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Alaska Dept. of Revenue v. A. H. (8/19/94), 880 P 2d 1048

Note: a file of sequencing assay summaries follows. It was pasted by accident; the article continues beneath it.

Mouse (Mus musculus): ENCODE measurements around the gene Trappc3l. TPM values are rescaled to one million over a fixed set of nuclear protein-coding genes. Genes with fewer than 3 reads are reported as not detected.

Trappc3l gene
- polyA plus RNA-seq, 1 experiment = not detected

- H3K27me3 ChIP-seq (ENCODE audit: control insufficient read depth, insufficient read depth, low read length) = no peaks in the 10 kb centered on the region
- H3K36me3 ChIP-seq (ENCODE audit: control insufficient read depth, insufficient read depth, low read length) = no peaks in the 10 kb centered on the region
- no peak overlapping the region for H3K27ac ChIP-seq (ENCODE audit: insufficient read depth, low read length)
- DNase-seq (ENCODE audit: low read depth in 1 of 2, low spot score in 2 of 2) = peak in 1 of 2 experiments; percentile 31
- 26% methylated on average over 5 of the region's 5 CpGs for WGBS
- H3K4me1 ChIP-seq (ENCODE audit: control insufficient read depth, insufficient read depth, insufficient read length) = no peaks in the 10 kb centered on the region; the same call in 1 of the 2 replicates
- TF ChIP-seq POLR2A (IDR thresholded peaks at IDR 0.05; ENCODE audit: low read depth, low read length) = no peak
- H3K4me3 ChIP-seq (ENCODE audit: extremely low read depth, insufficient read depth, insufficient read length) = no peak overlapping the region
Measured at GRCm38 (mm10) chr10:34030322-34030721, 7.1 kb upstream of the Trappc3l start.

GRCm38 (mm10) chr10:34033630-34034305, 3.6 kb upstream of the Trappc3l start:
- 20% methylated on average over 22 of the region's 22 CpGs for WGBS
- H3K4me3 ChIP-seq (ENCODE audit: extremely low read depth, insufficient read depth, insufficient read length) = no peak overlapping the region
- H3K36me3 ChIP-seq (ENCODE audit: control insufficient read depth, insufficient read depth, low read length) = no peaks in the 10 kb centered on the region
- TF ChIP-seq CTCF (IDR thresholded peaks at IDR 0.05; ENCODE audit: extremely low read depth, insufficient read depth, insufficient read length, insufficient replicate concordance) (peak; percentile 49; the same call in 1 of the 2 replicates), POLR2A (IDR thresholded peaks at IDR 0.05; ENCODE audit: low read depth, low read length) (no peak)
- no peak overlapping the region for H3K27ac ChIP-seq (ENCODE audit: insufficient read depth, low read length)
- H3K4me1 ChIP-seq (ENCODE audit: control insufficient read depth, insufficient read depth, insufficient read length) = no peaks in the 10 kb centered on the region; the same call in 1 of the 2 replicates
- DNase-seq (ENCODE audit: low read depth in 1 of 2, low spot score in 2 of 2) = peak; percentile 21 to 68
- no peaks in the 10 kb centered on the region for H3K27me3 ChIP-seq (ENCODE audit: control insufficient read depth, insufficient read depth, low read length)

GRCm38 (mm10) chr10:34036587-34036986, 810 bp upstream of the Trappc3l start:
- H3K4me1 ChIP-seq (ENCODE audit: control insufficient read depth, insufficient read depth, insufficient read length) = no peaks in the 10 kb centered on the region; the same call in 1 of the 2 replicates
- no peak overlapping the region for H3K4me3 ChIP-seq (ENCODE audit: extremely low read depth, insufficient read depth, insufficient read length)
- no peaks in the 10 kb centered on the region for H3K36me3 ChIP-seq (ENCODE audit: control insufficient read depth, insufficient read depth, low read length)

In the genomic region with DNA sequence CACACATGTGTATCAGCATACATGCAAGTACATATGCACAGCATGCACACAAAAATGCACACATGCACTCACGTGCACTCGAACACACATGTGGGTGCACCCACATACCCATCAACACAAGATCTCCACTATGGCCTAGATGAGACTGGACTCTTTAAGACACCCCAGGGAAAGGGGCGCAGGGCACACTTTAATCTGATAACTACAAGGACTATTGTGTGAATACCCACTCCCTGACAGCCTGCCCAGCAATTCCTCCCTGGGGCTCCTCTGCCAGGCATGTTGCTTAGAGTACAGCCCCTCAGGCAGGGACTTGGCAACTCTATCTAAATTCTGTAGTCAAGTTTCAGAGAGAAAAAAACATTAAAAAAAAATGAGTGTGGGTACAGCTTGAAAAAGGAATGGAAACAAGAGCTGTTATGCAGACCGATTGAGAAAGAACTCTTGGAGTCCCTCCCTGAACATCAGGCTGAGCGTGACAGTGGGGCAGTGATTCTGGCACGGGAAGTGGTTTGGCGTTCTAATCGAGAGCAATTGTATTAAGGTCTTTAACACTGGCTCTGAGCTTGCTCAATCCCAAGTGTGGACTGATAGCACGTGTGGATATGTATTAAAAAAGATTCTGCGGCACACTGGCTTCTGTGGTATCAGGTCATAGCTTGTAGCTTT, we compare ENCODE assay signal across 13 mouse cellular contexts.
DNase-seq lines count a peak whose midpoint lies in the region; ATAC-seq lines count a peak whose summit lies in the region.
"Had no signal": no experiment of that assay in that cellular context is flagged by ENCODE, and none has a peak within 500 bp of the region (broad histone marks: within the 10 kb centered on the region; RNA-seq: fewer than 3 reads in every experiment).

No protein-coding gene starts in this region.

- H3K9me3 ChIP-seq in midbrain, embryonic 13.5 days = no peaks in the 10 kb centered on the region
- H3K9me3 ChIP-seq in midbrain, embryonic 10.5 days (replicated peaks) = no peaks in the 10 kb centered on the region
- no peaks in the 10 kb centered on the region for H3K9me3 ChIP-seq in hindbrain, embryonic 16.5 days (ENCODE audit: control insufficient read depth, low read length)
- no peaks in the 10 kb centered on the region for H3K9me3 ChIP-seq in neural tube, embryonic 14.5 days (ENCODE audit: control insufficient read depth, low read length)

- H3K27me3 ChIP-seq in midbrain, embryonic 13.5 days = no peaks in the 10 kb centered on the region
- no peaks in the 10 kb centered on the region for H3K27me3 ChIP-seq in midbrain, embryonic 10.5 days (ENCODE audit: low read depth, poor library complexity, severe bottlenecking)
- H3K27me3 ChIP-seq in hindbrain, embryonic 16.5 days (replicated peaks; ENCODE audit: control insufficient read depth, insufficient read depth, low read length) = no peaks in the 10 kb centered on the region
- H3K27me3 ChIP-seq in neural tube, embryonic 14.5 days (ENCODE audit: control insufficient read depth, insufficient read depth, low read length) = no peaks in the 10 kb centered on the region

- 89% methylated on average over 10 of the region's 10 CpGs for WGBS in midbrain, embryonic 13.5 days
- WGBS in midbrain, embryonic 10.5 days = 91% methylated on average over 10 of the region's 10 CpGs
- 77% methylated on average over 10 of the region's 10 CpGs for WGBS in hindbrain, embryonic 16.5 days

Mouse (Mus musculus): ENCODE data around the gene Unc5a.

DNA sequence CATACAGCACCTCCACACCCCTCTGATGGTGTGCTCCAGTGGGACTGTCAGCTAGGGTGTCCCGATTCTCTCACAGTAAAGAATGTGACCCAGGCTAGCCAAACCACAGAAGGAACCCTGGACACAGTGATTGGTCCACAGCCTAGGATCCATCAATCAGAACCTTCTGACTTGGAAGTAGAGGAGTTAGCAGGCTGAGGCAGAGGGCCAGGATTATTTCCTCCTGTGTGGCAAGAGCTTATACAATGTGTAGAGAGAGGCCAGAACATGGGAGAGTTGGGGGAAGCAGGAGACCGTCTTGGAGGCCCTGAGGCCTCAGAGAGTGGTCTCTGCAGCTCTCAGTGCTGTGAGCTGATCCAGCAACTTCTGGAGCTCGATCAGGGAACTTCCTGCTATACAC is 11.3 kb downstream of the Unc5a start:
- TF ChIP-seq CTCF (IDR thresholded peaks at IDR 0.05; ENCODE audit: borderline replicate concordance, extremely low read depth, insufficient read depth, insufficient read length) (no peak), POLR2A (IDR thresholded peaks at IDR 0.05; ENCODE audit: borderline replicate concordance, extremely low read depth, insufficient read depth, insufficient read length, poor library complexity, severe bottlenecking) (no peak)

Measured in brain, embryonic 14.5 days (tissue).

NOTICE: This is subject to formal correction before publication in the Pacific Reporter. Readers are requested to bring errors to the attention of the Clerk of the Appellate Courts, 303 K Street, Anchorage, Alaska 99501. THE SUPREME COURT OF THE STATE OF ALASKA STATE OF ALASKA, DEPARTMENT ) OF REVENUE, CHILD SUPPORT ) Supreme Court No. S-5578 ENFORCEMENT DIVISION, ) Superior Court No. ) 4FA-92-1881 CI Appellant, ) ) v. ) O P I N I O N ) A. H., ) ) Appellee. ) [No. 4113 - August 19, 1994] ______________________________) Appeal from the Superior Court of the State of Alaska, Fourth Judicial District, Fairbanks, Jay Hodges, Judge. Appearances: R. Poke Haffner, Assistant Attorney General, Fairbanks, and Charles E. Cole, Attorney General, Juneau, for Appellant. Andrew Harrington, Alaska Legal Services Corporation, Fairbanks, for Appellee. Before: Moore, Chief Justice, Rabinowitz, Matthews and Compton, Justices. [Eastaugh, Justice, not participating]. COMPTON, Justice. This case presents the issue whether the Alaska Child Support Enforcement Division (CSED) is required to pay for paternity testing to determine the parentage of a child who has a legally presumed father. I. FACTUAL AND PROCEDURAL BACKGROUND A.H. and D.H., a married couple, separated and filed for dissolution of marriage.1 At the February 1992 dissolution hearing, A.H. was pregnant with D.J., the father of whom she alleged to be J.Z. Because J.Z. did not acknowledge paternity, the court refused to grant the dissolution. A.H. sought the assistance of CSED to establish paternity in J.Z. CSED refused, based on the state law presumption that D.H. -- her husband at the time of conception -- was D.J.'s father. A.H. then filed a paternity action against J.Z., who denied paternity. Next, A.H. filed suit against CSED, claiming that because she received Aid to Families with Dependent Children (AFDC), CSED must pay for paternity testing. A.H. and D.H. both filed affidavits stating that D.H. was not D.J.'s father. The superior court granted A.H.'s motion for summary judgment and ordered CSED to provide assistance for testing to determine the paternity of D.J.2 CSED appeals. AS 22.05.010. II. DISCUSSION A. This Case Falls Within the Public Interest Exception to the Mootness Doctrine. After the superior court ordered CSED to provide paternity testing, the parties agreed that CSED would not seek a stay of the order and A.H. would not argue mootness before this court. CSED then provided paternity testing which established that J.Z. is D.J.'s father. We expressed concern that the case was moot and requested that both parties brief the issue of whether the case falls within the "public interest"exception to the mootness doctrine. The public interest exception requires that an issue be (1) capable of repetition, (2) capable of evading review, and (3) of considerable public interest.3 Hayes v. Charney, 693 P.2d 831, 834 (Alaska 1985). We conclude that each requirement of the public interest exception test has been met. The record indicates that this scenario -- married women seeking to establish paternity in persons other than their husbands -- is repeated regularly. The issue frequently evades review because trial courts prefer not to leave the question of a child's paternity unsettled pending appeal. Thus a "paternity issue is likely to be determined before [an] appeal can be perfected."4 Moreover, the efficiency and effectiveness of child support administration is of considerable public interest. Thus we will address the merits of this appeal. B. CSED Must Pay for Paternity Testing.5 Alaska Statute 25.27.040 provides in part: Determination of Paternity. (a) The agency shall appear on behalf of minor children or their mother or legal custodian or the state and initiate efforts to have the paternity of children born out of wedlock determined by the court. When the agency is a party in an action in which paternity is contested, it shall request and pay for tests and procedures . . . . The agency may recover the costs of the tests as a cost of the action, except that costs may not be recovered from . . . [an AFDC recipient]. (Emphasis added). A.H. contends that because D.H. is not D.J.'s father, D.J. was born "out of wedlock." Furthermore, because she receives AFDC, CSED must pay for paternity testing to determine the paternity of D.J. In Alaska there is a statutory presumption of the husband's paternity.6 Moreover, we recently adopted "[t]he longstanding common law rule . . . that a child born to a married woman is presumed to be the offspring of her husband."7 Smith v. Smith, 845 P.2d 1090, 1092 (Alaska 1993). This presumption can be rebutted by clear and convincing evidence. Id. CSED argues that given the presumption of D.H.'s paternity, D.J. was not born "out-of-wedlock"for purposes of AS 25.27.040(a); therefore, CSED has no duty to pay for paternity testing. We disagree. A.H. and D.H. each filed affidavits that D.J. is not D.H.'s child. There is no evidence of collusion on their part. For the limited purpose of construing AS 25.27.040(a) -- i.e., whether a paternity action is "contested" -- we hold that these unimpeached affidavits constitute clear and convincing evidence sufficient to rebut the presumption of D.H.'s paternity and to require CSED to pay for paternity testing.8 III. CONCLUSION State law provides that AFDC recipients are entitled to paternity testing at CSED's expense where there is a "contested paternity action." We hold that under Alaska law, the term "contested paternity action"applies to situations involving children born to (1) unmarried women, and (2) married women, such as A.H., who have overcome the presumption of the husband's paternity by clear and convincing evidence. Because CSED unlawfully withheld such assistance, the superior court properly ordered it to provide paternity testing.9 AFFIRMED. _______________________________ 1 Alaska law authorizes a dissolution of marriage pursuant to AS 25.24.200-.260. This process is different than a divorce pursuant to AS 25.24.010-.180. Dissolution requires that the parties agree to a separation of property, assumption of unpaid obligations and the support and custody of children of the marriage, or child with whom the woman is pregnant at the time dissolution is sought. AS 25.24.200(1)-(4). 2 AS 25.27.210(e), which applies to marital and domestic relations, including paternity determinations, provides in part: The superior court may enjoin agency action in excess of constitutional or statutory authority at any stage of an agency proceeding. If agency action is unlawfully or unreasonably withheld, the superior court may compel the agency to initiate action. 3 Alaska state courts are courts of general jurisdiction. Accordingly, mootness is a matter of judicial policy and discretion. R.L.R. v. State, 487 P.2d 27 (Alaska 1971); In re G.M.B., 483 P.2d 1006 (Alaska 1971). 4 This court has held that such time considerations affect the "evading review"prong of the test. See Doe v. State, 487 P.2d 47, 53 (Alaska 1971) (reviewing pre-adjudication juvenile detention order where appeal followed adjudication); G.M.B., 483 P.2d at 1008 (reviewing pre-disposition juvenile detention order where appeal followed disposition hearing). 5 Because this case involves a question of law, we apply the substitution-of-judgment standard of review. Loeb v. Rasmussen, 822 P.2d 914, 917 (Alaska 1991). 6 AS 18.50.160(d) provides: If the mother was married at the time of conception or birth, the name of the husband shall be entered on the certificate as the father of the child unless paternity has been determined otherwise by a court of competent jurisdiction, in which case the name of the father, if determined by the court, shall be entered. See also Alaska CSED Procedure Manual 6600.5 (employing nearly identical language). 7 This interpretation is consistent with the great weight of authority. See, e.g., Wilkins v. Georgia Dep't of Human Resources, 337 S.E.2d 20, 22 (Ga. 1985); Johnson v. Studley- Preston, 812 P.2d 1216, 1219 (Idaho 1991); Pursley v. Hisch, 84 N.E.2d 270, 271 (Ind. App. 1949); Smith v. Robbins, 283 N.W.2d 725, 729 (Mich. App. 1979); Gursky v. Gursky, 242 N.Y.S.2d 406, 409 (N.Y.Sup. 1963); In re Legitimation of Locklear by Jones, 334 S.E.2d 46 (N.C. 1985); State v. Coliton, 17 N.W.2d 546, 549 (N.D. 1945); In re Marriott's Estate, 515 P.2d 571, 573 (Okl. 1973). 8 Rebutting the presumption in this manner would not be dispositive of the ultimate issue of D.J.'s paternity. For example, if J.Z.'s test came back excluding him as D.J.'s father, then CSED certainly could require testing of D.H. at CSED's expense. 9 Given this disposition, we need not address A.H.'s due process, equal protection and right-to-privacy claims under the United States and Alaska Constitutions, or A.H.'s federal statutory claim.